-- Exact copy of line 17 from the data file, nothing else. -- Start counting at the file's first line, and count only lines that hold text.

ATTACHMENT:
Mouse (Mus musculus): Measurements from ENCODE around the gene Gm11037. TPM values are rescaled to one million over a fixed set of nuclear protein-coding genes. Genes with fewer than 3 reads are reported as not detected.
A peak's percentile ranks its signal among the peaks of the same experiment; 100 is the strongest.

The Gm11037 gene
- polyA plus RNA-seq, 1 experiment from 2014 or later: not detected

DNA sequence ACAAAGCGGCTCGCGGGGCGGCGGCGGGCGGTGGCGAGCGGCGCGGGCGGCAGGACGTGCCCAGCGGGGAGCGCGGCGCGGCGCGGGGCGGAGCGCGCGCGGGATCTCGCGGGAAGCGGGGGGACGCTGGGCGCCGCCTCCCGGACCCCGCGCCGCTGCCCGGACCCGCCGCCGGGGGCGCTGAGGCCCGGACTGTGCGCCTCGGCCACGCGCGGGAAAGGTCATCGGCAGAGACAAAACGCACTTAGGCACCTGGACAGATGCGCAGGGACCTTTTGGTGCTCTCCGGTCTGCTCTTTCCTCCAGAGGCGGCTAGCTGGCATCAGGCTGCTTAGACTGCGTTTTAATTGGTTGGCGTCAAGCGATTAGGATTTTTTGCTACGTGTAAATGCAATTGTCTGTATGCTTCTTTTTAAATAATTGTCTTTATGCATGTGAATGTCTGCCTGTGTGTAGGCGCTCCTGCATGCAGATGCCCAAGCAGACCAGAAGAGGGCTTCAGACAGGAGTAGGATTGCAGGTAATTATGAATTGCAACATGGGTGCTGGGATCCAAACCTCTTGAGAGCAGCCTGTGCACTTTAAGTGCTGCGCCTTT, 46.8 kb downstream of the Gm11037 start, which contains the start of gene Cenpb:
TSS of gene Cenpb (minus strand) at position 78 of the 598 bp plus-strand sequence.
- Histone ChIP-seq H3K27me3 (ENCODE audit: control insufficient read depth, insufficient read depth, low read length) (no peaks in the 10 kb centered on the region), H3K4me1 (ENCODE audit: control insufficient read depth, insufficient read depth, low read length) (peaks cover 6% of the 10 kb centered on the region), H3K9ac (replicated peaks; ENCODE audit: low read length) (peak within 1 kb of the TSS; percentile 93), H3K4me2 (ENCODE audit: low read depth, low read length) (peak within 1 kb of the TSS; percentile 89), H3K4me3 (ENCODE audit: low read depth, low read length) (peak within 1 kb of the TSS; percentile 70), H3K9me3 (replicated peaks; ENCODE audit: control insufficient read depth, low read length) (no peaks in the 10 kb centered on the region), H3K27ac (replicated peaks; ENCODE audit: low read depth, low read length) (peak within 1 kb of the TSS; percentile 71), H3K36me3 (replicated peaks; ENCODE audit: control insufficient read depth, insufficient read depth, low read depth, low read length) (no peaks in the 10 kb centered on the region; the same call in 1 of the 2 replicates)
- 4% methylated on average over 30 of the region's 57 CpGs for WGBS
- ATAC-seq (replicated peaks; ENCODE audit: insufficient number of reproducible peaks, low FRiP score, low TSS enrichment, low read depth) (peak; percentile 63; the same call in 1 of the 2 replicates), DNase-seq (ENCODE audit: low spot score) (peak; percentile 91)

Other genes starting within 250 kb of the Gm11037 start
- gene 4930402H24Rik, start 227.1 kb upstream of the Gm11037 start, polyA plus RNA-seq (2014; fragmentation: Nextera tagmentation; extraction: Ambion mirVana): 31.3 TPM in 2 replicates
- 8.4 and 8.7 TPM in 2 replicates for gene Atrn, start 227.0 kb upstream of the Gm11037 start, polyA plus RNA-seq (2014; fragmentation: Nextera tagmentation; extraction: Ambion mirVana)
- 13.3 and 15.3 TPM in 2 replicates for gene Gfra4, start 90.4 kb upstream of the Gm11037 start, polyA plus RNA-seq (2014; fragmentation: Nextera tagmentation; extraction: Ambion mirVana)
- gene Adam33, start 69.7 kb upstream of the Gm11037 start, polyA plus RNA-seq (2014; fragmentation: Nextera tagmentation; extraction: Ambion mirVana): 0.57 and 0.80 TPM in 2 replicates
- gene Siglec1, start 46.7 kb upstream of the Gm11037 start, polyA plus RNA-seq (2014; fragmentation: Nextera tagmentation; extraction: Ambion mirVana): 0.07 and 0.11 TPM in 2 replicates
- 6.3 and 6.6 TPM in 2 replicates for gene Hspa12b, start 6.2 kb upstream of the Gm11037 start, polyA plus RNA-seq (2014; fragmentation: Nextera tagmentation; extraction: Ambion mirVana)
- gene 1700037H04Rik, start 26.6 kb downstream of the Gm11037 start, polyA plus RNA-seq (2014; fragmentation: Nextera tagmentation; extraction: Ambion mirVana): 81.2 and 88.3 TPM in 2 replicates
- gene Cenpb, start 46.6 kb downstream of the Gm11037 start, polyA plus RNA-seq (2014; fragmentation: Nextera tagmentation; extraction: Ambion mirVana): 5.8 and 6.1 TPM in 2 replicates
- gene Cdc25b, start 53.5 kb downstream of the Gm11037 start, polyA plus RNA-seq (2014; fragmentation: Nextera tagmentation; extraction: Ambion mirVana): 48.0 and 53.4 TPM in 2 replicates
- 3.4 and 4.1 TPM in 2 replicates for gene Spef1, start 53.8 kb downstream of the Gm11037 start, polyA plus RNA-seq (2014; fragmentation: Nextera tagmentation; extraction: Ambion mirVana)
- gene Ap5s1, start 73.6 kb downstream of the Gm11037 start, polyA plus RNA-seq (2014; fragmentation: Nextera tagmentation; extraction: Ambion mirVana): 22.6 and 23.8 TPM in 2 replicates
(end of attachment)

- gene 1700037H04Rik, start 26.6 kb downstream of the Gm11037 start, polyA plus RNA-seq (2014; fragmentation: Nextera tagmentation; extraction: Ambion mirVana): 81.2 and 88.3 TPM in 2 replicates